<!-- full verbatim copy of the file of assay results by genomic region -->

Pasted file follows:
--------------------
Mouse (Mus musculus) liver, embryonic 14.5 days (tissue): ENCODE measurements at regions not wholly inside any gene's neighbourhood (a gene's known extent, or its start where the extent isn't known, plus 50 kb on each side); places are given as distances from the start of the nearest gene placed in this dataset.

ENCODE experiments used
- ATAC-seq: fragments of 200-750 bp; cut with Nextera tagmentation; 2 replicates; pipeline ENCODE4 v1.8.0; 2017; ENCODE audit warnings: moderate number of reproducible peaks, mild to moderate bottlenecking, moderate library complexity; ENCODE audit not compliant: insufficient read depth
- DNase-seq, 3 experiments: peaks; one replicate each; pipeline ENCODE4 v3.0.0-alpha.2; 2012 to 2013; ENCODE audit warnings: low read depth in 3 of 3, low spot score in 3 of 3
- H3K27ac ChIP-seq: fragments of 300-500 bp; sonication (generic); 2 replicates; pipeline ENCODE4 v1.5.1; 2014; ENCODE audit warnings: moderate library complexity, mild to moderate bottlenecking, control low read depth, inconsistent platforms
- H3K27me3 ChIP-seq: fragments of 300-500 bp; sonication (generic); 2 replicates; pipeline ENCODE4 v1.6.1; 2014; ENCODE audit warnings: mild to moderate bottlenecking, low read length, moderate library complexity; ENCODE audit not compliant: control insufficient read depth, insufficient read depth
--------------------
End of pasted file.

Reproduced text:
Mouse (Mus musculus) liver, embryonic 14.5 days (tissue): ENCODE measurements at regions not wholly inside any gene's neighbourhood (a gene's known extent, or its start where the extent isn't known, plus 50 kb on each side); places are given as distances from the start of the nearest gene placed in this dataset.

ENCODE experiments used
- ATAC-seq: fragments of 200-750 bp; cut with Nextera tagmentation; 2 replicates; pipeline ENCODE4 v1.8.0; 2017; ENCODE audit warnings: moderate number of reproducible peaks, mild to moderate bottlenecking, moderate library complexity; ENCODE audit not compliant: insufficient read depth
- DNase-seq, 3 experiments: peaks; one replicate each; pipeline ENCODE4 v3.0.0-alpha.2; 2012 to 2013; ENCODE audit warnings: low read depth in 3 of 3, low spot score in 3 of 3
- H3K27ac ChIP-seq: fragments of 300-500 bp; sonication (generic); 2 replicates; pipeline ENCODE4 v1.5.1; 2014; ENCODE audit warnings: moderate library complexity, mild to moderate bottlenecking, control low read depth, inconsistent platforms
- H3K27me3 ChIP-seq: fragments of 300-500 bp; sonication (generic); 2 replicates; pipeline ENCODE4 v1.6.1; 2014; ENCODE audit warnings: mild to moderate bottlenecking, low read length, moderate library complexity; ENCODE audit not compliant: control insufficient read depth, insufficient read depth